• A benefit of repetition is predictability. Users will better understand the design, navigation, and hierarchy.

Examples: Color repetition. Font repetition. Layout repetition. Imagery repetition.

Contrast

Defined: The visual differentiation of two or more elements. Contrast creates emphasis and focus toward the distinct elements, and can create a visual hierarchy as well.

  • Elements that have strong contrast appear distinct and unique. Elements that have weak contrast appear unified.
  • If you want elements to appear separate, use strong contrast. Go all the way. Don’t make them almost the same.
  • Ensure that some elements of your website have contrast, which subsequently creates focus. You don’t want everything to have the same visual priority.
  • Create contrast with color, size, position, and font.

Examples: Color contrast. Font contrast. Poor use of contrast. Another poor use of contrast.

Flow

Defined: The path the users’ eyes follow as they examine a website. Flow results from the execution of the design principles explained above.

  • Consider that our eyes typically examine webpages from left to right and top to bottom.
  • Ensure our eyes do not bounce around the page, darting from right to bottom and back up.

Example of smooth flow. Example of poor flow.

Typography on the Web

This refers to the use of fonts, font size, and font style on the web.

  1. Text is appropriate size.
  2. Hierarchy of information is clear.
  3. Lines of text are not too long to read.
  4. Background does not compete with text.
  5. There is enough contrast between background and text color.
  6. Uses sans serif fonts for long portions of text.
  7. No large blocks of text in bold, italic, all caps, or small caps.

Usability and Navigation

These concepts relate to how the user interacts with the website.

  1. Navigation is easy to find, understand, and use.
  2. Web pages give a clue as to where the user is and what page they are on.
  3. Links standout from the normal text color, yet coordinate with page colors.
  4. Link text gives a clue as as to where the user will go once they click on it.
  5. Consistent navigation across the website enhances usability.

Color Schemes

There are several types of color schemes to choose from when designing your website. Let’s familiarize ourselves with these terms and the color wheel.

  1. Monochromatic: Only one color is used, with varying values. Example 1. Example 2.
  2. Analogous: Several colors that sit next to one another on the color wheel are used. Example 1. Example 2.
  3. Complementary: Joins colors that sit across from one another on the color wheel. Example 1. Example 2.
  4. Triadic: Three colors that are equally spaced on the color wheel are used. Example 1. Example 2.
  5. Color Discord: Color discord can be visually disturbing, attract interest, relay ideas or themes, and create surprise. Example 1. Example 2.

You want to pick one color strategy and stick to it in order to create a visually appealing website.

Layout and Themes

There are many options when it comes to the overall layout and theme of your website. Here are some ideas:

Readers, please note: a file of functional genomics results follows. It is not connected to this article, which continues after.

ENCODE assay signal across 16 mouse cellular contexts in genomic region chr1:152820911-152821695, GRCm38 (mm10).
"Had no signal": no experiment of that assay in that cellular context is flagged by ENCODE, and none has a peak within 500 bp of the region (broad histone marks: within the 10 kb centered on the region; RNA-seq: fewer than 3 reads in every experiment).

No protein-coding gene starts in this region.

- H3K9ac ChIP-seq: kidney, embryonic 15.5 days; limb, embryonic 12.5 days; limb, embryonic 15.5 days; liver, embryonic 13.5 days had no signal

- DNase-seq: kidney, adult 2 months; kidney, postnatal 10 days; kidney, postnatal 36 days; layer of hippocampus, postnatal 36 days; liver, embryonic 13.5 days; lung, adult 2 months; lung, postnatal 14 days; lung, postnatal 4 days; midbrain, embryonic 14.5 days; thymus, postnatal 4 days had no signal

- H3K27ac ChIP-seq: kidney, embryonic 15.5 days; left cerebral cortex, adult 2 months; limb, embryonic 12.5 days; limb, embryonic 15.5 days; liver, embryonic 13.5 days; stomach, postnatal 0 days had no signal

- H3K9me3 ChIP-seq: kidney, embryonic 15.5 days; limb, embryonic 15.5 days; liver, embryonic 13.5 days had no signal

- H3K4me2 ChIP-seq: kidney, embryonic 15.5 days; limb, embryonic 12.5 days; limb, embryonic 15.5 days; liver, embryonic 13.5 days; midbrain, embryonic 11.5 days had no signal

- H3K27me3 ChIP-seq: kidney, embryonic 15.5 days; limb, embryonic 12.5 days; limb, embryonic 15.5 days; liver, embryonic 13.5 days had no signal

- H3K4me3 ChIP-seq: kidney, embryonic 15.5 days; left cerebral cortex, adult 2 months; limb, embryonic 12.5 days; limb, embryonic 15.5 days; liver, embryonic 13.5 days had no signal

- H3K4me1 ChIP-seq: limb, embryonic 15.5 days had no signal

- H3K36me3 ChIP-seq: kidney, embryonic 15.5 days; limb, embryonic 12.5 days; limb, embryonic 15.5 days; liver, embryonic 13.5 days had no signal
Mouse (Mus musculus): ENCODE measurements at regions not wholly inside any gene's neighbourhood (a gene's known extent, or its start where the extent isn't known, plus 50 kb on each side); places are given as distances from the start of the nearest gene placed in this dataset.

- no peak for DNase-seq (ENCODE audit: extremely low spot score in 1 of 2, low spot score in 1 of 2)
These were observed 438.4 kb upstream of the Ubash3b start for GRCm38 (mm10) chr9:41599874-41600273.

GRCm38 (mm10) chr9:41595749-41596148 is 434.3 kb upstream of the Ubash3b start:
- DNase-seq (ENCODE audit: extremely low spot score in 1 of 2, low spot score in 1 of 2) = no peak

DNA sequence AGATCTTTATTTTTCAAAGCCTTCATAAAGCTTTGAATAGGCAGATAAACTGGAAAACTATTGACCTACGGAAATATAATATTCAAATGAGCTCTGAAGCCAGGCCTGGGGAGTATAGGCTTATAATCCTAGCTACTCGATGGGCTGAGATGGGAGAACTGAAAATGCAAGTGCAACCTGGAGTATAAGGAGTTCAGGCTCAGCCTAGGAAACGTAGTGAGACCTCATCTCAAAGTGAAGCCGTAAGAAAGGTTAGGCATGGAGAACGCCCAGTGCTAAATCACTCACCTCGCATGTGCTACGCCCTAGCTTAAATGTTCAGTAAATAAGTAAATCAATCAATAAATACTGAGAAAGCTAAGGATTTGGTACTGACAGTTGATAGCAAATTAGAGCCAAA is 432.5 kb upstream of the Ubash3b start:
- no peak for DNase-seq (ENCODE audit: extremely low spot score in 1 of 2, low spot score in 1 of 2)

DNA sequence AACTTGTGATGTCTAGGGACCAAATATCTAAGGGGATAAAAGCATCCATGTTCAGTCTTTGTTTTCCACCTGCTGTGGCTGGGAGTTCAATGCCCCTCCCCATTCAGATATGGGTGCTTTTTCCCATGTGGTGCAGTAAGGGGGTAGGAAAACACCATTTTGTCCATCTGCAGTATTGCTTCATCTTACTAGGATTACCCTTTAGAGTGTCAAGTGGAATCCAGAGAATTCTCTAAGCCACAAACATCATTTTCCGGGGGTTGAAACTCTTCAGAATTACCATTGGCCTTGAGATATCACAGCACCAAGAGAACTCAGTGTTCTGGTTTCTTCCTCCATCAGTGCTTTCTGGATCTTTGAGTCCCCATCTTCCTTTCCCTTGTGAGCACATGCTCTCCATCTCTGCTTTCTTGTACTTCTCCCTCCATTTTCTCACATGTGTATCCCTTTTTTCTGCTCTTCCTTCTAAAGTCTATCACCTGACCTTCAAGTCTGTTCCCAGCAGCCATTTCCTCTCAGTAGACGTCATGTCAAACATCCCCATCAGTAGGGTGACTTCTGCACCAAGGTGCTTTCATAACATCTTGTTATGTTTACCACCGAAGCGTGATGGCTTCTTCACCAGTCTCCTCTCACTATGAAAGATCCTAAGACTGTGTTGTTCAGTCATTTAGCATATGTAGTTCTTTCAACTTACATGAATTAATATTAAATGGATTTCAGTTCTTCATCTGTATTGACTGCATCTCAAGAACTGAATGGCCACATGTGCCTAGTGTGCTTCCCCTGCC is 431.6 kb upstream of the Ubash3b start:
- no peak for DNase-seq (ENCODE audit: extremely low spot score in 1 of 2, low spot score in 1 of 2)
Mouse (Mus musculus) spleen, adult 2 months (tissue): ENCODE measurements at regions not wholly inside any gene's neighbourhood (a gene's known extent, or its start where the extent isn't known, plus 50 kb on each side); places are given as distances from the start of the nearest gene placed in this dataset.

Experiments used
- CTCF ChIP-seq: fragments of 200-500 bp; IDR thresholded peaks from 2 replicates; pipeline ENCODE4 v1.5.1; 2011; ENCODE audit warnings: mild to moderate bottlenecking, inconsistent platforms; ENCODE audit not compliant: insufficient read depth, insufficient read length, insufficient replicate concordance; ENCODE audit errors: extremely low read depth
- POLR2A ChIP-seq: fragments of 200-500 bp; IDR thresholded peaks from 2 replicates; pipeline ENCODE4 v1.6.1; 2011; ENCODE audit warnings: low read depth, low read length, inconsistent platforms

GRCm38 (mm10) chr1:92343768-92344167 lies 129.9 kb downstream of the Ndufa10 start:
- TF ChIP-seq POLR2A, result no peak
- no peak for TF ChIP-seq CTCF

1. Ultra clean designs lean toward minimalism, but emphasize the crystal clearness of the design. Example 1.
  2. Minimalist designs are timeless and are easier to build and maintain. They offer professionalism as well. Example 1. Example 2.
  3. Type-focused designs use the text as a dominant element and use text in an elegant way. Example 1. Example 2.
  4. Visual-oriented designs use images, graphics, or multimedia in an elegant way. Example 1. Example 2. Other examples of visual-oriented websites.

Note: Definitions and listed material are adapted from The Web Designer’s Idea Book, Vol. 2 as well as The Non-Designer’s Web Book, 3rd ed..

 

First Day for COJO 4230: Advanced New Media

Students of journalism and strategic communication (e.g., PR, advertising) need to diversify their skills. This class expands upon those skills by giving you a platform through which to share your work. You’ll go beyond maintaining a blog and you’ll create and design your own portfolio website to house your professional work. You’ll also add a few interactive projects using HTML5 and JavaScript to your website. In sum, get psyched, get inspired! This is fun stuff! The class is focused on two units:

  1. Portfolio Website: Student Example 1 | Student Example 2 | Student Example 3 | Student Example 4 | Student Example 5
  2. Interactive and Dynamic Content with HTML5 and JavaScript (Formerly Flash Instruction): Examples of Flash | The New York Times Examples of Interactive Programming | Student Example of Flash

Course Blog

This blog serves as the course website and I only use e-Companion for grade management. I’ll post all of our course materials and assignments here, under the COJO 4230 tab in the left-side navigation column. So, check back frequently.

Twitter

Finally, if you haven’t signed up for Twitter, you may want to sign up now. You can follow me. I’ll be tweeting helpful resources throughout the semester under the hashtag #cojo4230. Also, familiarize yourself with Twitter if you’re not already. You can begin to build a network through Twitter.

First, sign-up for an account. Pick a professional account name, not something like k-train82. Then, read “Brand-Tweeting-New: Tips for Twitter Newbies” by Kelli Matthews. Find people to follow through looking at these lists.

Design and Style for Portfolio Websites

Design Principles

Emphasis

Defined: Highlights the importance of the site’s content. Also relates to hierarchy.

  • When creating a draft of your site, list all of the information that needs to appear on the page.
  • Then, number the information by order of importance.
  • Design the visual hierarchy so the page reflects the determined importance.